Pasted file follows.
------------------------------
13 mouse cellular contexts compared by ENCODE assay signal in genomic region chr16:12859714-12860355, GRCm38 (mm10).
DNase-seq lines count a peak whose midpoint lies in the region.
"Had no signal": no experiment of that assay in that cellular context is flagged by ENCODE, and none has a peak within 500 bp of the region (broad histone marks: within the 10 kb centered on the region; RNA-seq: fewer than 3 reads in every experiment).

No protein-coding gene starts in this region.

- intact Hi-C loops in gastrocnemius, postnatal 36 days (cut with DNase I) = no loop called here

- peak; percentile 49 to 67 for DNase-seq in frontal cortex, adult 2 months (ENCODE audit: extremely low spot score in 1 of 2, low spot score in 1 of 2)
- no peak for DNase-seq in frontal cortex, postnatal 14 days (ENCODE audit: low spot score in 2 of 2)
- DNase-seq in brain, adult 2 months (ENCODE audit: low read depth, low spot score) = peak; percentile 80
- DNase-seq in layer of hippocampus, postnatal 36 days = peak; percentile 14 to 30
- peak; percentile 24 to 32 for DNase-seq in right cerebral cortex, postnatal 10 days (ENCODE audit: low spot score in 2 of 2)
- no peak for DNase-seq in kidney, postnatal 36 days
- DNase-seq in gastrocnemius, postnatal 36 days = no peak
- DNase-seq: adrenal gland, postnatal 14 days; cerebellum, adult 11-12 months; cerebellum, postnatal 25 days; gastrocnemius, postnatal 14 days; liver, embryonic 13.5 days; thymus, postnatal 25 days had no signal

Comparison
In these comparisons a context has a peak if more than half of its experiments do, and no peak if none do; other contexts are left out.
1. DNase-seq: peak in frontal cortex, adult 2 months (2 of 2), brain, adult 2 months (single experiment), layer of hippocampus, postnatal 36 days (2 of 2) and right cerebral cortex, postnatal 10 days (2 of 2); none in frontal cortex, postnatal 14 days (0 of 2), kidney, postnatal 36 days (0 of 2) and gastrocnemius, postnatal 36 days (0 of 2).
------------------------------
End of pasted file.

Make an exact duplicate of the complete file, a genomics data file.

13 mouse cellular contexts compared by ENCODE assay signal in genomic region chr16:12859714-12860355, GRCm38 (mm10).
DNase-seq lines count a peak whose midpoint lies in the region.
"Had no signal": no experiment of that assay in that cellular context is flagged by ENCODE, and none has a peak within 500 bp of the region (broad histone marks: within the 10 kb centered on the region; RNA-seq: fewer than 3 reads in every experiment).

No protein-coding gene starts in this region.

- intact Hi-C loops in gastrocnemius, postnatal 36 days (cut with DNase I) = no loop called here

- peak; percentile 49 to 67 for DNase-seq in frontal cortex, adult 2 months (ENCODE audit: extremely low spot score in 1 of 2, low spot score in 1 of 2)
- no peak for DNase-seq in frontal cortex, postnatal 14 days (ENCODE audit: low spot score in 2 of 2)
- DNase-seq in brain, adult 2 months (ENCODE audit: low read depth, low spot score) = peak; percentile 80
- DNase-seq in layer of hippocampus, postnatal 36 days = peak; percentile 14 to 30
- peak; percentile 24 to 32 for DNase-seq in right cerebral cortex, postnatal 10 days (ENCODE audit: low spot score in 2 of 2)
- no peak for DNase-seq in kidney, postnatal 36 days
- DNase-seq in gastrocnemius, postnatal 36 days = no peak
- DNase-seq: adrenal gland, postnatal 14 days; cerebellum, adult 11-12 months; cerebellum, postnatal 25 days; gastrocnemius, postnatal 14 days; liver, embryonic 13.5 days; thymus, postnatal 25 days had no signal

Comparison
In these comparisons a context has a peak if more than half of its experiments do, and no peak if none do; other contexts are left out.
1. DNase-seq: peak in frontal cortex, adult 2 months (2 of 2), brain, adult 2 months (single experiment), layer of hippocampus, postnatal 36 days (2 of 2) and right cerebral cortex, postnatal 10 days (2 of 2); none in frontal cortex, postnatal 14 days (0 of 2), kidney, postnatal 36 days (0 of 2) and gastrocnemius, postnatal 36 days (0 of 2).